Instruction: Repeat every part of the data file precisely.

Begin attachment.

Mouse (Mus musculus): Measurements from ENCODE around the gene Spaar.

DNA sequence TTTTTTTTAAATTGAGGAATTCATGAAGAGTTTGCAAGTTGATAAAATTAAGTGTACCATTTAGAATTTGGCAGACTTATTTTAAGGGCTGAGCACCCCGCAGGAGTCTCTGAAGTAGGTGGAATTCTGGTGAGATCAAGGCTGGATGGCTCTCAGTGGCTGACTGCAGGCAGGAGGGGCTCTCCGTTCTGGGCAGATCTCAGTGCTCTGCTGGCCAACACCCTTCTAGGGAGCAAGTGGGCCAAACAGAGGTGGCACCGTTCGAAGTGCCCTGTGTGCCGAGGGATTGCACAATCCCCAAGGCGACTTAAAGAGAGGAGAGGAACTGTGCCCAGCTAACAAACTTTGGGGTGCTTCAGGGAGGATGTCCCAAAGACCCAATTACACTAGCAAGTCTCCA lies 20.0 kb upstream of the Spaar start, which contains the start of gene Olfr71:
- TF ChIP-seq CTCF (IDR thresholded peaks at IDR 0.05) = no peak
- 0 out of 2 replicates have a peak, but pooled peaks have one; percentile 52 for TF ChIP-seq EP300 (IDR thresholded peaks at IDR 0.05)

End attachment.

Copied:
Mouse (Mus musculus): Measurements from ENCODE around the gene Spaar.

DNA sequence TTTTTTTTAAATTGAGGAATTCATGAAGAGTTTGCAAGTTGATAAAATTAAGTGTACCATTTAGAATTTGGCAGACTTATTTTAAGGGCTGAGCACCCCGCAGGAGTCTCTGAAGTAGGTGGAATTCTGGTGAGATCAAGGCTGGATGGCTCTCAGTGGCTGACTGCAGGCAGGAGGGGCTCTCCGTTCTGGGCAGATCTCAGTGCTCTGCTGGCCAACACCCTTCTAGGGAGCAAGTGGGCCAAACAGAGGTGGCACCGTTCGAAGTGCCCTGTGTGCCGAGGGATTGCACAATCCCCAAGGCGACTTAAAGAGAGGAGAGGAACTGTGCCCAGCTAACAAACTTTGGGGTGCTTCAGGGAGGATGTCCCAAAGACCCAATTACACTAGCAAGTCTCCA lies 20.0 kb upstream of the Spaar start, which contains the start of gene Olfr71:
- TF ChIP-seq CTCF (IDR thresholded peaks at IDR 0.05) = no peak
- 0 out of 2 replicates have a peak, but pooled peaks have one; percentile 52 for TF ChIP-seq EP300 (IDR thresholded peaks at IDR 0.05)